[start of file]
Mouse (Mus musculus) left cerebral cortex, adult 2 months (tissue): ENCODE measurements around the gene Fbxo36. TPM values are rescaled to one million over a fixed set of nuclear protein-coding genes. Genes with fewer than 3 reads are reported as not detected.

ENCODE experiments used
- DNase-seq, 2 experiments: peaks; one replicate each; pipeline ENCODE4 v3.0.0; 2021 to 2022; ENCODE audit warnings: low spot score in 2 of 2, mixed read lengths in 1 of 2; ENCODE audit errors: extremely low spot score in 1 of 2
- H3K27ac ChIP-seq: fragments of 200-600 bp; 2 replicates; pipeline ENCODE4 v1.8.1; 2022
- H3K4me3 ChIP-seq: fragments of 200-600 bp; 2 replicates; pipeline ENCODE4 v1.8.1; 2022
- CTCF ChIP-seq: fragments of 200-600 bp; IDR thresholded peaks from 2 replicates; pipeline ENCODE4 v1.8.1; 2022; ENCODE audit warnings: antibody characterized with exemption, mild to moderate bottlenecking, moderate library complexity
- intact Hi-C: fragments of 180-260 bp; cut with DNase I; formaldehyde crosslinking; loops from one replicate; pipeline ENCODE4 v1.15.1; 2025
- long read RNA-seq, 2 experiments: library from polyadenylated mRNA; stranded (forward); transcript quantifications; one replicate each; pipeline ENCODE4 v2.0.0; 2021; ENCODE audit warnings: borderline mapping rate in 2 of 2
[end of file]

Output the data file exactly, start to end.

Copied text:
Mouse (Mus musculus) left cerebral cortex, adult 2 months (tissue): ENCODE measurements around the gene Fbxo36. TPM values are rescaled to one million over a fixed set of nuclear protein-coding genes. Genes with fewer than 3 reads are reported as not detected.

ENCODE experiments used
- DNase-seq, 2 experiments: peaks; one replicate each; pipeline ENCODE4 v3.0.0; 2021 to 2022; ENCODE audit warnings: low spot score in 2 of 2, mixed read lengths in 1 of 2; ENCODE audit errors: extremely low spot score in 1 of 2
- H3K27ac ChIP-seq: fragments of 200-600 bp; 2 replicates; pipeline ENCODE4 v1.8.1; 2022
- H3K4me3 ChIP-seq: fragments of 200-600 bp; 2 replicates; pipeline ENCODE4 v1.8.1; 2022
- CTCF ChIP-seq: fragments of 200-600 bp; IDR thresholded peaks from 2 replicates; pipeline ENCODE4 v1.8.1; 2022; ENCODE audit warnings: antibody characterized with exemption, mild to moderate bottlenecking, moderate library complexity
- intact Hi-C: fragments of 180-260 bp; cut with DNase I; formaldehyde crosslinking; loops from one replicate; pipeline ENCODE4 v1.15.1; 2025
- long read RNA-seq, 2 experiments: library from polyadenylated mRNA; stranded (forward); transcript quantifications; one replicate each; pipeline ENCODE4 v2.0.0; 2021; ENCODE audit warnings: borderline mapping rate in 2 of 2